Scofflaws and deadbeats had better watch out, because a new tristate area-based organization is looking for those noncustodial parents who refuse to financially support their children.

Project Child Support of the Custodial Support Foundation has just announced the opening of its satellite offices in Newark, N.J., and New York City.

Founder Kai Patterson, a Newark native, was raised by a single mom, and so the former NASA software engineer decided to honor his mother, who never received child support from his father, by providing services for parents owed unpaid court-appointed child support. He told the AmNews that the genesis of his company “was based partly on my experience, but mostly on the need.”

He continued, “I learned that there are over 12 and a half million custodial parents with active child support orders that are owed over $110 billion in arrears, and 50 percent of that taxpayers pick up the bill. Having lived through the experience, I immediately figured out how that number could be so great, and I spent two years doing research. There are some faults in the system, although there are great mechanisms to collect funds from noncustodial parents who are compliant, who are not living off the grid; but there are some noncustodial parents who, if you decide that you don’t want to not pay yourself through conventional means (W-2) or work for somebody else who has the control to garnish your salary, child support enforcement with their current procedures—their hands are tied. It’s going to take some litigation to get some changes in the law, to fix this.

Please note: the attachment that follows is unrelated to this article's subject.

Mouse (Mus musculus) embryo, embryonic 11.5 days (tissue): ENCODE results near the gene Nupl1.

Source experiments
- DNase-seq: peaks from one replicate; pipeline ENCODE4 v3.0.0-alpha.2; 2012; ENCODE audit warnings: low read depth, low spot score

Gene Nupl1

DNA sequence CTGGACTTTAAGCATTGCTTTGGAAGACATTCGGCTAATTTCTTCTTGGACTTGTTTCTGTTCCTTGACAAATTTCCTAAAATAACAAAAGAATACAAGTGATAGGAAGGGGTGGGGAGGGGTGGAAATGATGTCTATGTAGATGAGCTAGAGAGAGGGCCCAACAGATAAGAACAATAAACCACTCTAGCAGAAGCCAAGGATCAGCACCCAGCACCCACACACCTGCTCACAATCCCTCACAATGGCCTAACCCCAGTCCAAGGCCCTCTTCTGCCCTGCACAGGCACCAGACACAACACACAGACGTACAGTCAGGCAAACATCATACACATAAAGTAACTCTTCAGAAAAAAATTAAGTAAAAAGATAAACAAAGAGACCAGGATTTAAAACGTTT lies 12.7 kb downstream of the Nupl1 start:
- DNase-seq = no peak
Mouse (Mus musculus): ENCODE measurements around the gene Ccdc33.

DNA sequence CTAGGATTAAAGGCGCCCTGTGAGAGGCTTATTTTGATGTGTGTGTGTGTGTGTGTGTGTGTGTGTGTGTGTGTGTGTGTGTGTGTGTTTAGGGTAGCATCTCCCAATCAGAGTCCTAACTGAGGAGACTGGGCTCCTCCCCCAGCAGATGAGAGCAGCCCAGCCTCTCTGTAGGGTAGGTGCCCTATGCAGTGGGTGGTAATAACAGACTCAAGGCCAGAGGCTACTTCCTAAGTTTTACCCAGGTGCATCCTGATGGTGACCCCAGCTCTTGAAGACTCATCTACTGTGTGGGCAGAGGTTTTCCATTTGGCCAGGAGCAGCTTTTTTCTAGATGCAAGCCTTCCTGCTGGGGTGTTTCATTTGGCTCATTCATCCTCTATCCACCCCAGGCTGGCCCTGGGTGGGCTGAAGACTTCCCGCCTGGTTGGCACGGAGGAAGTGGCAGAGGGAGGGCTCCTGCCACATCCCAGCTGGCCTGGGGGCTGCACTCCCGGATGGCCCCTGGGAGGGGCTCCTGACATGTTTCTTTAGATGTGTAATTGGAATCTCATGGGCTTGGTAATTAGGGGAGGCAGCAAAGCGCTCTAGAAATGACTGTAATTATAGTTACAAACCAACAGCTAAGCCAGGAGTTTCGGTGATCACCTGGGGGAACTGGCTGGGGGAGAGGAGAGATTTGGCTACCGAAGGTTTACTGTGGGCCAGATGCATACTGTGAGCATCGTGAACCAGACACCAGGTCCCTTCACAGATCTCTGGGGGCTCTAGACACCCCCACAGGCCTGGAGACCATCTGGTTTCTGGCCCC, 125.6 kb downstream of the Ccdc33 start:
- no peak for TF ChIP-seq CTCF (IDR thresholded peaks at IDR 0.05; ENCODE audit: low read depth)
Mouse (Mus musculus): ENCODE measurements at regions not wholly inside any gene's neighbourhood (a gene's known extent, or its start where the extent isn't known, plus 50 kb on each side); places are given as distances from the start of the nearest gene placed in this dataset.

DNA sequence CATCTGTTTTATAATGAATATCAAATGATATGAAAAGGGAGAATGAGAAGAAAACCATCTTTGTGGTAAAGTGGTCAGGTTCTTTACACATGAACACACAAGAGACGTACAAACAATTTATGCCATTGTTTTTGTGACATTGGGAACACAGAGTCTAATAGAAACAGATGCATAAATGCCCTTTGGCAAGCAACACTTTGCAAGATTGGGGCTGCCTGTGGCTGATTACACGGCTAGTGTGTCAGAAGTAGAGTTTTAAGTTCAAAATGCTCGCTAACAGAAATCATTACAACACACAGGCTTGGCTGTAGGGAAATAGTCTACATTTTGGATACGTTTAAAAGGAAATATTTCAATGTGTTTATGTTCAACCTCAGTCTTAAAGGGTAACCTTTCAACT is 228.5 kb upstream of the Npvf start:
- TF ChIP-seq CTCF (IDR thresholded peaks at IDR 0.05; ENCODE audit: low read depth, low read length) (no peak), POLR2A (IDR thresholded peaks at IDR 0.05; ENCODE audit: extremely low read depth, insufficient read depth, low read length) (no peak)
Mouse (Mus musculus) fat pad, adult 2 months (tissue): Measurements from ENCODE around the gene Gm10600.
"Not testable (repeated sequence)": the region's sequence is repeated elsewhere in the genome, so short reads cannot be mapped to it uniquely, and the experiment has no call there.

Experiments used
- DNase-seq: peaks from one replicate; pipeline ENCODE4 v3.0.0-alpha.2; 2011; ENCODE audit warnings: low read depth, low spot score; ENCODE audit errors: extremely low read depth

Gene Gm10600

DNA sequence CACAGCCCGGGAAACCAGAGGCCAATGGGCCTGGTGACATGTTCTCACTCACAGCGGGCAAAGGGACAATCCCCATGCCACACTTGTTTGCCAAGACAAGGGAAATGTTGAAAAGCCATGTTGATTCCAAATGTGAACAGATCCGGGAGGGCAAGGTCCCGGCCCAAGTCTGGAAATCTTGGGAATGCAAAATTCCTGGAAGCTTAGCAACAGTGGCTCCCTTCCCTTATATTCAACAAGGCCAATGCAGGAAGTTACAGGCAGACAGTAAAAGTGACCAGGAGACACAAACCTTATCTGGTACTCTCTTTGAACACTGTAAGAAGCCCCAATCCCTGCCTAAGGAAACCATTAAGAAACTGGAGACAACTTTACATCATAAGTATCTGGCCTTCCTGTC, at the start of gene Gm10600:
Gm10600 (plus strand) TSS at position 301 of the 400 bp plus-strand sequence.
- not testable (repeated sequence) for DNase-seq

“The whole process can be very daunting and very intimidating,” said Patterson. “We have noncustodial parents who arrange to be paid through corporations, and they are ungarnishable, unless the custodial parent obtains an enforcement order and can afford to execute that order to have the assets seized and liquidated. It takes some doing. You have to investigate the noncustodial parent and their assets and have the ability to litigate or afford an attorney. The average single parent can’t afford to do that.”

This is where his organization comes in, he said, as long as their arrears owed are at least $20,000 and the noncustodial parent can pay.

While getting a lawyer is not actually necessary if a person wants to use the city and state mechanisms in place, Patterson said that choosing to use an attorney can be costly.

“It costs thousands of dollars in retainer fees; then you have to get a court order, act on it and get an attorney who knows what to ask for from the court within the court order for that order to be collectible. We provide a cost-effective means of enabling a custodial parent to receive the investigative services to locate a noncustodial parent, to find out how they are getting paid and who is helping them avoid paying child support.”

Patterson spoke to the Amsterdam News last Tuesday just after he left court with client Carol Bennett, who is taking Stevie J of “Love & Hip Hop Atlanta” to court over allegedly $1 million in court-ordered child support arrears.

Patterson said, “We have our own law firm. We have collection agencies that we partner with that have agreed not to take any of the noncustodial arrears.”